Maharashtra, under the dynamic leadership of the Hon’ble Environment Minister, Shri Aaditya Thackeray, is at the forefront of state climate action. The state has announced a slew of initiatives towards ecosystem restoration, urban resilience, sustainable transportation, and climate governance. Sharing reflections on COP26, Saurabh Punamiya Jain, Policy and Research Secretary to the Minister of Environment, Government of Maharashtra said, “In the backdrop of post covid recovery, COP26 was a much needed coming together of nations to gather momentum to meet the 1.5 degrees target. Large parts of the global north need to better their net zero timelines and little has been done to monitor and mobilise global climate finance.” On Maharashtra’s priorities and what net zero means for the state, Saurabh Punamiya said, “Maharashtra’s leadership will focus on creating institutional capacity to mobilise green finance and spur up investments and innovation across sectors. Maharashtra will assume leadership in climate action and get to net zero earlier than 2070. While SAPCC will be guided by the NDCs, Maharashtra will lead climate action through its 43 AMRUT cities which will have a climate action plan aligned to UNFCCC’s Race to Zero Targets.”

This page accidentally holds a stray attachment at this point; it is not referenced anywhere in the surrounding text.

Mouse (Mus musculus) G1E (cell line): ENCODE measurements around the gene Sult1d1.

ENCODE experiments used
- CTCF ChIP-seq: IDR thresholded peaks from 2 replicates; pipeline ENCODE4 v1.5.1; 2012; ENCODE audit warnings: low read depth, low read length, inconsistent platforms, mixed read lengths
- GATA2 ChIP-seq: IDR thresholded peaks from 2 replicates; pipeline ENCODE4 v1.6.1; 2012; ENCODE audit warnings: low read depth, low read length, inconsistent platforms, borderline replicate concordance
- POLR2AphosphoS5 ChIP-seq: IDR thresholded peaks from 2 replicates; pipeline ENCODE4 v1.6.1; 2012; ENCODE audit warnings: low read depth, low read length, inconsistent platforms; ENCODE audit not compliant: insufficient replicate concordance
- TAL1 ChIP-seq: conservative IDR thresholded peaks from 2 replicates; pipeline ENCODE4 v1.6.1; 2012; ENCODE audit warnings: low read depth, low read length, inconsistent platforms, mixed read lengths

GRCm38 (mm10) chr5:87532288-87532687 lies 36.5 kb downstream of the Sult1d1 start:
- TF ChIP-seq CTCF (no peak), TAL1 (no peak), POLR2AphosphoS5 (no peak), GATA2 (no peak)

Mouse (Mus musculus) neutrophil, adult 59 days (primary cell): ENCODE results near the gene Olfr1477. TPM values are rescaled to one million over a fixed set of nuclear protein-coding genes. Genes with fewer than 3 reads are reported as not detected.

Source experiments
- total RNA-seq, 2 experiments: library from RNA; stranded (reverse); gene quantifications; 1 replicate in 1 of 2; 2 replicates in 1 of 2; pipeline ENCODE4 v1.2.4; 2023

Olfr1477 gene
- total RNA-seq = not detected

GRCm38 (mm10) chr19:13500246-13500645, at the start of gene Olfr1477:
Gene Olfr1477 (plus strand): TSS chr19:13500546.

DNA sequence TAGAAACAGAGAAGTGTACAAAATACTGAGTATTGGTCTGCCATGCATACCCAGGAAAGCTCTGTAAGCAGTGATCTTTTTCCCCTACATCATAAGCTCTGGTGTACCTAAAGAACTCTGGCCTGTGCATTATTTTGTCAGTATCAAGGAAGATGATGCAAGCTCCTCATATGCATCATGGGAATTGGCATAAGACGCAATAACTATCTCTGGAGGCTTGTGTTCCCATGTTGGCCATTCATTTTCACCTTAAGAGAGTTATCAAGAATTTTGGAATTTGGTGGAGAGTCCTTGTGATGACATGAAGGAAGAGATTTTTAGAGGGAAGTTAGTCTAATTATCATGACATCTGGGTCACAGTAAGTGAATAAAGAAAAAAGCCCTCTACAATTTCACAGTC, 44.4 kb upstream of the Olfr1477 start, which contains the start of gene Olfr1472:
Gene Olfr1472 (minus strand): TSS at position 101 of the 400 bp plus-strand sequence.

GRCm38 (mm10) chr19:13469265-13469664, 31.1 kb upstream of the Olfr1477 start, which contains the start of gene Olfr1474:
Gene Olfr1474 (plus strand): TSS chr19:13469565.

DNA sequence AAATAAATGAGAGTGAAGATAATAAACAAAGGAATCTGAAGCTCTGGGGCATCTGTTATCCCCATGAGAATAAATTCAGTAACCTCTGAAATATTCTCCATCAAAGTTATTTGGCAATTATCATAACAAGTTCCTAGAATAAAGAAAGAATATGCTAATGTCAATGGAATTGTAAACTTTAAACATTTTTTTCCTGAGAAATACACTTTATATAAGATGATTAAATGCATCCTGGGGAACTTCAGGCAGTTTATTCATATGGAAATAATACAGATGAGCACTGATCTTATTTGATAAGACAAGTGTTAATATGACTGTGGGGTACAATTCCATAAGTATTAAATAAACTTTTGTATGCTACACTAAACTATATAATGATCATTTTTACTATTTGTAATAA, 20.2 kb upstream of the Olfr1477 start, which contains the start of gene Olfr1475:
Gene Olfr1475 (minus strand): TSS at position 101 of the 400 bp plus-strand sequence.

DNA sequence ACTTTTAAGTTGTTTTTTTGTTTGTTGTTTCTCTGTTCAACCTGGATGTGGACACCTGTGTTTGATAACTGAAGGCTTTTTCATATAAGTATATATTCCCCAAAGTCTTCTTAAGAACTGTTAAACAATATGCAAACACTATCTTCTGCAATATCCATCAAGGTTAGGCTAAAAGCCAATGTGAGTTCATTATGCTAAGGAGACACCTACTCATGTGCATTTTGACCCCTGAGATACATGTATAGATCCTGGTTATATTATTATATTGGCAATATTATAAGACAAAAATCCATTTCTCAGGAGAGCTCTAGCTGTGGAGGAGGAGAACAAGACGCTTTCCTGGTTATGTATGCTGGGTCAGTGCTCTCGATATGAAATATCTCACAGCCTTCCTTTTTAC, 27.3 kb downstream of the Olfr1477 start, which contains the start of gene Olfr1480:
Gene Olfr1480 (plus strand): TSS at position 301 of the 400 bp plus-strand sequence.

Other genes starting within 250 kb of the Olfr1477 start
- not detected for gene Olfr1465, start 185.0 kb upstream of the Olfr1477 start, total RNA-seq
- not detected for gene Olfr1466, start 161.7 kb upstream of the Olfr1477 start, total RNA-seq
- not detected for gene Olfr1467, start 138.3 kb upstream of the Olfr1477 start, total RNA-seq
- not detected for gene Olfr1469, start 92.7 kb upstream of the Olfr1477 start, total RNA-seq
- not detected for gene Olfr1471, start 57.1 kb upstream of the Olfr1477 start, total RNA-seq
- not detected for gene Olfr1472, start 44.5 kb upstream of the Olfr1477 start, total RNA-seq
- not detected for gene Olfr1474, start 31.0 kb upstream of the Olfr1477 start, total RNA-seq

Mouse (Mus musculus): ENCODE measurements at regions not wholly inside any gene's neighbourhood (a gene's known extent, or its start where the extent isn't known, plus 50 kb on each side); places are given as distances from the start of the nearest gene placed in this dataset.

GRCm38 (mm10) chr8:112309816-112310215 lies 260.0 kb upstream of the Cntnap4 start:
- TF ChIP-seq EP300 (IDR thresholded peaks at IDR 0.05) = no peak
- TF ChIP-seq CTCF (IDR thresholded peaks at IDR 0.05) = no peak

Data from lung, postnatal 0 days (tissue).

In the eastern state of Chhattisgarh, a large percentage of the population is vulnerable to climate change due to their dependence on mining, minor forest produces and agriculture for livelihood. The state prioritises actions around climate resilient agriculture, forest conservation and livelihood generation, apart from decarbonising industry and transport. Cross-sectoral initiatives such as the Narva, Garva, Ghurva, Bari (Narva is streams, rivers and rivulets, Garva is livestock, Ghurva is compost pit and Bari is backyard farming) and the health department’s commitment to achieving net zero carbon emission by 2050 by endorsing the UNFCCC’s Race to Zero campaign, the state is showcasing strong climate leadership. Chhattisgarh State Centre for Climate Change acting as the nodal agency is driving climate actions and policies in the state. Beyond leveraging state budgets and national financing schemes such as the National Adaptation Fund for Climate Change for adaptation projects, support through international financing is needed to enable the state to take bolder climate ambitions beyond their State Action Plan on Climate Change (SAPCC).